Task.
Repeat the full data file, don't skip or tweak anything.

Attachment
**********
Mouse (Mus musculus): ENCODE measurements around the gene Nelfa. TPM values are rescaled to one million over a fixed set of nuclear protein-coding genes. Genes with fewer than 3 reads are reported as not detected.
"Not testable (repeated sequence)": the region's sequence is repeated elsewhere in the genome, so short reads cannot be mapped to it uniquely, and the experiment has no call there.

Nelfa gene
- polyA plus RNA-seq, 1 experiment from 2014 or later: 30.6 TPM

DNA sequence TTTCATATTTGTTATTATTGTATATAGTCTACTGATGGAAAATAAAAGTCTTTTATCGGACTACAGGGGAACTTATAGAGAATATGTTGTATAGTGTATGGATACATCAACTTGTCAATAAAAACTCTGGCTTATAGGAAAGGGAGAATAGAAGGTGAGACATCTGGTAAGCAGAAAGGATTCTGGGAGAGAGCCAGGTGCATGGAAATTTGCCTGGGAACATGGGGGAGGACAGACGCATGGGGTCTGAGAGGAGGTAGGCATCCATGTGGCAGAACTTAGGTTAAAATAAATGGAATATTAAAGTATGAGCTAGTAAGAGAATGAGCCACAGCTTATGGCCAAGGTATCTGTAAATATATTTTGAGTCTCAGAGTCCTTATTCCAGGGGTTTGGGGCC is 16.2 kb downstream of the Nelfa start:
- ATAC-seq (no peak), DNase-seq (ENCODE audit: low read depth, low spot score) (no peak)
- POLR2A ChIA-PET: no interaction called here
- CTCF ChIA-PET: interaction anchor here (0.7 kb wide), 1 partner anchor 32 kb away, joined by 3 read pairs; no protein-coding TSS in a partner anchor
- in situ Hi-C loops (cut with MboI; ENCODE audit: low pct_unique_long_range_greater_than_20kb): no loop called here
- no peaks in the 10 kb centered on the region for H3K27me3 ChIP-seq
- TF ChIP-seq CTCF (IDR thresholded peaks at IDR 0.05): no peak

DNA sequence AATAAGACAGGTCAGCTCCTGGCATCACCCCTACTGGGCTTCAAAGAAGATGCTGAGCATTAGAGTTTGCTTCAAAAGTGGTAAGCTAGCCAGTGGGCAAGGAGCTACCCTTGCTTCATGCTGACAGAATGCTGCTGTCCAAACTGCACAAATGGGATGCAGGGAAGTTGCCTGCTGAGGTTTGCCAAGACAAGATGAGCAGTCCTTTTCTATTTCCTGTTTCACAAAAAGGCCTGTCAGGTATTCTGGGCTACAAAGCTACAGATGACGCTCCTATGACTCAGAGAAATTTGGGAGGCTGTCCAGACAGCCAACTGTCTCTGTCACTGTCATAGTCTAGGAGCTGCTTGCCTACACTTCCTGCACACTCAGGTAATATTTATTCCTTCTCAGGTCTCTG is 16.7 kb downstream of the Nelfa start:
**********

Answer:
Mouse (Mus musculus): ENCODE measurements around the gene Nelfa. TPM values are rescaled to one million over a fixed set of nuclear protein-coding genes. Genes with fewer than 3 reads are reported as not detected.
"Not testable (repeated sequence)": the region's sequence is repeated elsewhere in the genome, so short reads cannot be mapped to it uniquely, and the experiment has no call there.

Nelfa gene
- polyA plus RNA-seq, 1 experiment from 2014 or later: 30.6 TPM

DNA sequence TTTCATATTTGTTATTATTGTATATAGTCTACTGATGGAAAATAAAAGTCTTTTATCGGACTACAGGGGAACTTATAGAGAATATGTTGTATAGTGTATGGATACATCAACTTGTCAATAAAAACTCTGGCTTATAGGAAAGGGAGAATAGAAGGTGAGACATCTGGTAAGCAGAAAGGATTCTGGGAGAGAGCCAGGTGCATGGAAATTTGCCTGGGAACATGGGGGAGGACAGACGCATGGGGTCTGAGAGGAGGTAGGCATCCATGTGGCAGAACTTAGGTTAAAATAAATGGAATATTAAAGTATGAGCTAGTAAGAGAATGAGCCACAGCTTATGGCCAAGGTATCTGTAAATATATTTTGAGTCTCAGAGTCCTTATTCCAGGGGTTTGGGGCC is 16.2 kb downstream of the Nelfa start:
- ATAC-seq (no peak), DNase-seq (ENCODE audit: low read depth, low spot score) (no peak)
- POLR2A ChIA-PET: no interaction called here
- CTCF ChIA-PET: interaction anchor here (0.7 kb wide), 1 partner anchor 32 kb away, joined by 3 read pairs; no protein-coding TSS in a partner anchor
- in situ Hi-C loops (cut with MboI; ENCODE audit: low pct_unique_long_range_greater_than_20kb): no loop called here
- no peaks in the 10 kb centered on the region for H3K27me3 ChIP-seq
- TF ChIP-seq CTCF (IDR thresholded peaks at IDR 0.05): no peak

DNA sequence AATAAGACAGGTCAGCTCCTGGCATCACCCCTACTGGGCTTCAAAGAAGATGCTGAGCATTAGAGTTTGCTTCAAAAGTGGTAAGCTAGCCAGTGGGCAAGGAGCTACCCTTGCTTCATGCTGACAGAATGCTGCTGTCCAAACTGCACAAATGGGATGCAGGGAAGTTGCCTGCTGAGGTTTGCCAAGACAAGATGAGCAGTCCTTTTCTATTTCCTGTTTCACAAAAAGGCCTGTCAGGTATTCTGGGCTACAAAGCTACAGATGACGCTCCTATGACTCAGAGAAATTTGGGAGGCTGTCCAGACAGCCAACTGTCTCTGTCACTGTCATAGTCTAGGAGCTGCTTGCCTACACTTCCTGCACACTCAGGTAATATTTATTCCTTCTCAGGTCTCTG is 16.7 kb downstream of the Nelfa start: